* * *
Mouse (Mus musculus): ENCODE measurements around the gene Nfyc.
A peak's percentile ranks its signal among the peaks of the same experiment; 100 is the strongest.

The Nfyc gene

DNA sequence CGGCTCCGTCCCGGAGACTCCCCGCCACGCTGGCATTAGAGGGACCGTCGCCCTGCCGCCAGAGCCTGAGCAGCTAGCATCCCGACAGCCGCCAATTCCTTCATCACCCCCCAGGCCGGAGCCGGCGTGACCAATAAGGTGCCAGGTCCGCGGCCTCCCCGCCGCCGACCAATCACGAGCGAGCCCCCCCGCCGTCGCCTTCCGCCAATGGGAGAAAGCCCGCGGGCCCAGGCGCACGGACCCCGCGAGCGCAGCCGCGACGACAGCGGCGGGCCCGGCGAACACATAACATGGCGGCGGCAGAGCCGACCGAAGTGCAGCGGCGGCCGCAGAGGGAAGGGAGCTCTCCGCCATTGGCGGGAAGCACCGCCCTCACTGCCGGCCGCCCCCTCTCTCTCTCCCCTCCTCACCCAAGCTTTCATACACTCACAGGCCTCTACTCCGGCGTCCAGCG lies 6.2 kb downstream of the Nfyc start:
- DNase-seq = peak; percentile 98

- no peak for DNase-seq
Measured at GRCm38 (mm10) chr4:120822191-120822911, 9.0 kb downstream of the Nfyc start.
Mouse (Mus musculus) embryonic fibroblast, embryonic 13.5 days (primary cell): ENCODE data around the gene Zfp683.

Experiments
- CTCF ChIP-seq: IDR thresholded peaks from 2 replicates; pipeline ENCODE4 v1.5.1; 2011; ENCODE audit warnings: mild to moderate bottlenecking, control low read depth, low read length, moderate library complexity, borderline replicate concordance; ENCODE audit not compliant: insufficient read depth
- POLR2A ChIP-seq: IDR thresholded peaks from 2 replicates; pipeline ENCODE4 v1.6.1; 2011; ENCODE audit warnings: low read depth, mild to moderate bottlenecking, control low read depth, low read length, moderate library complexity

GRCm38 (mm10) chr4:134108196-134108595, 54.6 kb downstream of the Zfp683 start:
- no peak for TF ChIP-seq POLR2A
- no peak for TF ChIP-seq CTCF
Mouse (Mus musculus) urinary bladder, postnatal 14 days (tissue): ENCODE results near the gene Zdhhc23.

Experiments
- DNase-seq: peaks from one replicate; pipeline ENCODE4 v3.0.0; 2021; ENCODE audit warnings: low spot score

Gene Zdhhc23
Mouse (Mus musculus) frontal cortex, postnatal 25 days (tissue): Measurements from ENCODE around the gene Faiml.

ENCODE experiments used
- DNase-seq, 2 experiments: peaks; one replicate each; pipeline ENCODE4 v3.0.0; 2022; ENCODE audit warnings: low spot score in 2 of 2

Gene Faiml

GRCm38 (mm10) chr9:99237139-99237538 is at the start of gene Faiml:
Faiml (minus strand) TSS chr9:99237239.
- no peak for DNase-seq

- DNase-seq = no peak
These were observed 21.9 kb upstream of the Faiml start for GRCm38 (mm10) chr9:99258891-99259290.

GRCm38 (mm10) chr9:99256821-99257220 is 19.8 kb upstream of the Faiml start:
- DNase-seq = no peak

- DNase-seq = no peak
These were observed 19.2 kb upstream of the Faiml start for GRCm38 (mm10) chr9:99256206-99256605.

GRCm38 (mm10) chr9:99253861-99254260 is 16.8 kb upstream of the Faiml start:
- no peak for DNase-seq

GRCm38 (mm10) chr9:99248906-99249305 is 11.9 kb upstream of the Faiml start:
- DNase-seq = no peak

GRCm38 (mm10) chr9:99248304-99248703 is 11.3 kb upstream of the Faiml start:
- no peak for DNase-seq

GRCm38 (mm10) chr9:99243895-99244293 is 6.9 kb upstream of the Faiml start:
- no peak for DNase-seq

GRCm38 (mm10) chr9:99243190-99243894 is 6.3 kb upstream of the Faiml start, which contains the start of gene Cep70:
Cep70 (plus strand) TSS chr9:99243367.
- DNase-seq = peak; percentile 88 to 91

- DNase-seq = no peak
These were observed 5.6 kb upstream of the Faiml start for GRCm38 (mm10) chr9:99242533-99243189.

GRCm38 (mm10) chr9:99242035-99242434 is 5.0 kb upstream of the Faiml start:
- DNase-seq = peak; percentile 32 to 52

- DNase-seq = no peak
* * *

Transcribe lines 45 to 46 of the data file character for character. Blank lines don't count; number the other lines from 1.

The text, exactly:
GRCm38 (mm10) chr9:99242035-99242434 is 5.0 kb upstream of the Faiml start:
- DNase-seq = peak; percentile 32 to 52